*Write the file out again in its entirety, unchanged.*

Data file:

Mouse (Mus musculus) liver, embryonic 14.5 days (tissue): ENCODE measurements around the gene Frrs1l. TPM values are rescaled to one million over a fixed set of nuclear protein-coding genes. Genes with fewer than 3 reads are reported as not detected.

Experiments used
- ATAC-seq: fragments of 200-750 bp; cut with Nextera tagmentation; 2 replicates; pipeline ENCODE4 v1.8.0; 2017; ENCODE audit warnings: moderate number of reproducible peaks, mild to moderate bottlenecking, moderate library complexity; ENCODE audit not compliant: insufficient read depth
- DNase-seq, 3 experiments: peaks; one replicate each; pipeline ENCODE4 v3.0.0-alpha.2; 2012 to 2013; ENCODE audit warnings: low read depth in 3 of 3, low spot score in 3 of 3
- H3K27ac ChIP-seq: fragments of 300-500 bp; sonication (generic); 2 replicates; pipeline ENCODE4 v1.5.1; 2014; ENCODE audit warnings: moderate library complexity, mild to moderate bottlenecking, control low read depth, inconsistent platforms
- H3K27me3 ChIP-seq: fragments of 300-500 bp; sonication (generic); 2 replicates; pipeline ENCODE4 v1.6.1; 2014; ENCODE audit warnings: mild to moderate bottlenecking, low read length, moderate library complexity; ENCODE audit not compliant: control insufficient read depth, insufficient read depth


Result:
Mouse (Mus musculus) liver, embryonic 14.5 days (tissue): ENCODE measurements around the gene Frrs1l. TPM values are rescaled to one million over a fixed set of nuclear protein-coding genes. Genes with fewer than 3 reads are reported as not detected.

Experiments used
- ATAC-seq: fragments of 200-750 bp; cut with Nextera tagmentation; 2 replicates; pipeline ENCODE4 v1.8.0; 2017; ENCODE audit warnings: moderate number of reproducible peaks, mild to moderate bottlenecking, moderate library complexity; ENCODE audit not compliant: insufficient read depth
- DNase-seq, 3 experiments: peaks; one replicate each; pipeline ENCODE4 v3.0.0-alpha.2; 2012 to 2013; ENCODE audit warnings: low read depth in 3 of 3, low spot score in 3 of 3
- H3K27ac ChIP-seq: fragments of 300-500 bp; sonication (generic); 2 replicates; pipeline ENCODE4 v1.5.1; 2014; ENCODE audit warnings: moderate library complexity, mild to moderate bottlenecking, control low read depth, inconsistent platforms
- H3K27me3 ChIP-seq: fragments of 300-500 bp; sonication (generic); 2 replicates; pipeline ENCODE4 v1.6.1; 2014; ENCODE audit warnings: mild to moderate bottlenecking, low read length, moderate library complexity; ENCODE audit not compliant: control insufficient read depth, insufficient read depth